A lot of intense design work went into the making of Sunset Overdrive for Xbox, making it that much more satisfying to recreate these digital weapons in the real world. Not only did Figure Plant have to match the look of the game, each piece had to be functional! With names like TNTeddy, Hack N Slay, Pyro Geyser, and the Roman Candle Gun you can imagine the kind of fun challenges we were up against. Here’s a few shots from the studio.
When you regularly convert vehicles and build custom mechanical objects, you end up with an assortment of interesting spare parts, making Figure Plant the perfect place to put these weapons together!
This was a great project even before there was fire and hilarious destruction, which is to say that the shoot was awesomely entertaining. You can see the completed weapons and blow shit up with them in Walter’s Workshop! Here’s a behind the scenes video from our partner’s in crime over at Kamp Grizzly:
Here’s a look at the game:
“Innocent Until Proven Guilty” mixed media shadow-box 18″ x 12″ x 6.” Created for the invitational exhibition “Gun Control” at 555 Nonprofit Gallery and Studios in Detroit, MI.
Here’s a photo of the final piece before the glass and frame went on. I’ll show you some of the steps along the way.
An early sketch before I’d decided on the line-up and redrew the character in the ski mask.
After adding color to the characters, cutting them out, and inking all of their edges, I added some paper armature to the backs to keep them rigid. This also gave me more material to tie into for the paper ‘posts’ attaching them to the background.
I pulled out an old trick for the numbers. I wanted them clean and well spaced, and done by hand. The matte board was too thick for a light box, so I printed out the numbers and made a carbon-transfer with pencil; shading in the reverse of the print and drawing the contours on to the board.
I made a digital version (from the hand-drawn characters) and there are prints for sale!
Thanks for checking out my work, and check out what they’re up to at 555!
Here’s an enlargement for George Rivera at Additive Workshop. The artist’s maquette was scanned and digital artists touched up the resulting digital file, and carved in foam on by a flat-bed CAD and a seven-axis robotic arm. Sculptors assembled the foam blocks and hand carved the surface before brushing on a layer of oil clay. Every square inch of the clay surface was gone over by hand; adding texture and sharpening details. The piece was then molded, and cast in bronze.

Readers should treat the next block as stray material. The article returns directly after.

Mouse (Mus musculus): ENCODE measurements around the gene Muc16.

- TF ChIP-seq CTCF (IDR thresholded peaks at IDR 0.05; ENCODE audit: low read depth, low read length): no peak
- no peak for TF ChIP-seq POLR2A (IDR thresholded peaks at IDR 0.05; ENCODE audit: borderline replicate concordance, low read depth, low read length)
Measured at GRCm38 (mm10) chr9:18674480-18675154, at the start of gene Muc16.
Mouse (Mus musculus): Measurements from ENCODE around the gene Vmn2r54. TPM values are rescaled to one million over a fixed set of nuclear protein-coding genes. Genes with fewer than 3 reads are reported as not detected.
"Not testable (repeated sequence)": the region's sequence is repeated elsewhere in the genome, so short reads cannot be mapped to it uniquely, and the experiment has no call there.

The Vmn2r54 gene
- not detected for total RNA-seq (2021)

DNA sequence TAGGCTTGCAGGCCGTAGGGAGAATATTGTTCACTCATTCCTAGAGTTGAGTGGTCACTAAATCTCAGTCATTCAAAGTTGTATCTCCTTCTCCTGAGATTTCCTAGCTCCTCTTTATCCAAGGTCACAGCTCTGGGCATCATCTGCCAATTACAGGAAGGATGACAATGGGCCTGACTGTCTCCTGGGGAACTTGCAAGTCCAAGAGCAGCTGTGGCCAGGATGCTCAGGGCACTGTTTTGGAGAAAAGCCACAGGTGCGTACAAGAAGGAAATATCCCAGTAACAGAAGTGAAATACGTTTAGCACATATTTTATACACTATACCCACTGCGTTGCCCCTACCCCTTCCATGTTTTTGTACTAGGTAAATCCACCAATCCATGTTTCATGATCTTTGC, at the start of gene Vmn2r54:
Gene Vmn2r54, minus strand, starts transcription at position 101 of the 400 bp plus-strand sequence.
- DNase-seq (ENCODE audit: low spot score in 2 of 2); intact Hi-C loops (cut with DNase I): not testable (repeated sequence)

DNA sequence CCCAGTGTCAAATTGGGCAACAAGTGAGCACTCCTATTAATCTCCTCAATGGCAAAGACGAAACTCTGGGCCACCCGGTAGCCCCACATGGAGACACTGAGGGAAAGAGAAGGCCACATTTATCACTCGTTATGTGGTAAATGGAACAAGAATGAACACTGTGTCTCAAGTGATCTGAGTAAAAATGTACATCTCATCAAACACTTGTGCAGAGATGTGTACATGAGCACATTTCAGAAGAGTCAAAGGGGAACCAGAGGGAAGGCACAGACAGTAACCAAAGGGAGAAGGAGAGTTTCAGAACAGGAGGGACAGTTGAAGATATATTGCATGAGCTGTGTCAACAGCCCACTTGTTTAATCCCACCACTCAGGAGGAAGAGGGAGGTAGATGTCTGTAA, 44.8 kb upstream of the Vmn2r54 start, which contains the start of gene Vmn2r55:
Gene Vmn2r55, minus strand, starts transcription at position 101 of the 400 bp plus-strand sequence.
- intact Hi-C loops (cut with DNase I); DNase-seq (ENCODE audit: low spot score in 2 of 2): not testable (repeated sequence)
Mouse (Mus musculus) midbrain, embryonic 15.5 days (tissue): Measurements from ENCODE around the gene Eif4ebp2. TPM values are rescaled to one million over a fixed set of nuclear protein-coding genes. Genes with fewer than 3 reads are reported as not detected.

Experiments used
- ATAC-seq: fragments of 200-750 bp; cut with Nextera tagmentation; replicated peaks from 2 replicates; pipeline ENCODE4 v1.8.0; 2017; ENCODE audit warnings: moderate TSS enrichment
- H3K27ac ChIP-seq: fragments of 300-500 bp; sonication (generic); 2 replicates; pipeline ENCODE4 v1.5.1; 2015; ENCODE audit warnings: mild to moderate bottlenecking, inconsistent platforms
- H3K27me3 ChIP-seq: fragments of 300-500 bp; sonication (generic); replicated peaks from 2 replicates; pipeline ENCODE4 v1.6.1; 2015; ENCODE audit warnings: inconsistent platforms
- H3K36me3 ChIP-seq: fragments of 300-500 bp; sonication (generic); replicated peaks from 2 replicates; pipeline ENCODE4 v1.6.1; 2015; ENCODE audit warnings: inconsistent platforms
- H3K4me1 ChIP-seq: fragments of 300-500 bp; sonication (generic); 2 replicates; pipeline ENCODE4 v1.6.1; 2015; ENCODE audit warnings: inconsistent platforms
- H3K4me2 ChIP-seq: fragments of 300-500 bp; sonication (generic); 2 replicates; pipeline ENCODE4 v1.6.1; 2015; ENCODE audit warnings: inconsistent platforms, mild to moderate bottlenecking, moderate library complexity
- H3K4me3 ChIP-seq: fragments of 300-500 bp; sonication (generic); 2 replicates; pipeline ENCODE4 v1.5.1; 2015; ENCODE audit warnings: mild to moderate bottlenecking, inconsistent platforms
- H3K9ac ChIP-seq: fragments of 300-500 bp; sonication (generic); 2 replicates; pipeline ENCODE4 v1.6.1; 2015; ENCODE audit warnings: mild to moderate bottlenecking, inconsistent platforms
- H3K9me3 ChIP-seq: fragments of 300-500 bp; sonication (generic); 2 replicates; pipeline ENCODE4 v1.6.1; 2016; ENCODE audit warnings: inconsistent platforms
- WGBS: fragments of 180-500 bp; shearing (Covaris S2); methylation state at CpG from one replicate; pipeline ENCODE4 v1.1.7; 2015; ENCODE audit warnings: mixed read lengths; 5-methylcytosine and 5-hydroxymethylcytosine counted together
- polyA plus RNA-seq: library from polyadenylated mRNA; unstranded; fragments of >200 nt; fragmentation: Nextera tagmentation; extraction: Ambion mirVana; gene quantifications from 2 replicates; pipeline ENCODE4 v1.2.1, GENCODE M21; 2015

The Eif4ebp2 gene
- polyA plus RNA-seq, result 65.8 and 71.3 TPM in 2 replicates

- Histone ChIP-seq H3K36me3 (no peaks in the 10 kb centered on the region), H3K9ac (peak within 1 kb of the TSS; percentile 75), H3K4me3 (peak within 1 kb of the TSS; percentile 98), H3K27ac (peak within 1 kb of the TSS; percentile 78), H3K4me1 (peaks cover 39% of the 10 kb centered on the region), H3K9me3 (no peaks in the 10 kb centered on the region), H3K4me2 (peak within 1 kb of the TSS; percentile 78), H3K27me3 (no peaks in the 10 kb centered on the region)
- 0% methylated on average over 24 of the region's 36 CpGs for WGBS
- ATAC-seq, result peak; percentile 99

I’ve been told it can take about 5 years to get professional roots in a new city. After 5 years of working on 555 Nonprofit Gallery and Studios (currently the 5th google search result for “555”), I moved to Portland from Detroit. I’ve been in Portland for nearly 5 years and landed my 5th gig as a production artist just 5 months ago.
Incidentally, The Hebrew contraction הַנֶּ֨שֶׁר adds up to 555. הַנֶּ֨שֶׁר is translated as “an eagle.” One of the larger projects that have come through the shop was a series of Eagles which were milled from a 3D scan of the artist’s maquette, which were then painted with clay, and detailed on their way to bronze monuments.
You might take a minute to check out the work we do at Additive Workshop, there’s a video touching on different processes we regularly handle.
5 3/4 inches square, 1 3/4 inches deep
acrylic on wood box frame
My time as a printer at VGKids probably came into play on this piece. I built up the green mother-board background pattern through layers of ink and acrylic washes before stenciling the labyrinth of reflective silver figures. I knew the result would depend on several interlocking process, and documented the different stages of development. Loosely based on the pages of the kama sutra, these robots find a variety of ways to express their physical affections.
10 inch square, 1.75″ deep
acrylic, ink, and spray paint on reclaimed hand-made wood box frame with a protective gloss varnish.
The box-framed surface and underpainting had probably sat in the studio for about a year before finding it’s way back to the easel; as the annual “robot-love” exhibit at good: a gallery was around the corner. I began skething robots as blocky iconic couples, as a skyline, as lovers, composing different positions in illustrator and organizing them into the square.
When I got to a composition I liked, I printed out two copies the size of the physical surface. One print was cut for the silver of the robot bodies and registered to the painting.
Using a light coat of contact adhesive on the back of the stencil, I laid down silver spraypaint.
On the second print I drew out the line work in a way that made the robots positions readable, trapped the silver border, and kept the stencil intact.
Starting with a primed panel I penciled a grid interrupted with arcs. I brushed in ink as the hierarchy of line and curve developed. An ink wash established values before washes of color layered over the top. Keeping the color thin and the contrast high gave the piece the look of glowing stained glass.
acrylic and ink on panel, cradled box frame
37.5 x 48″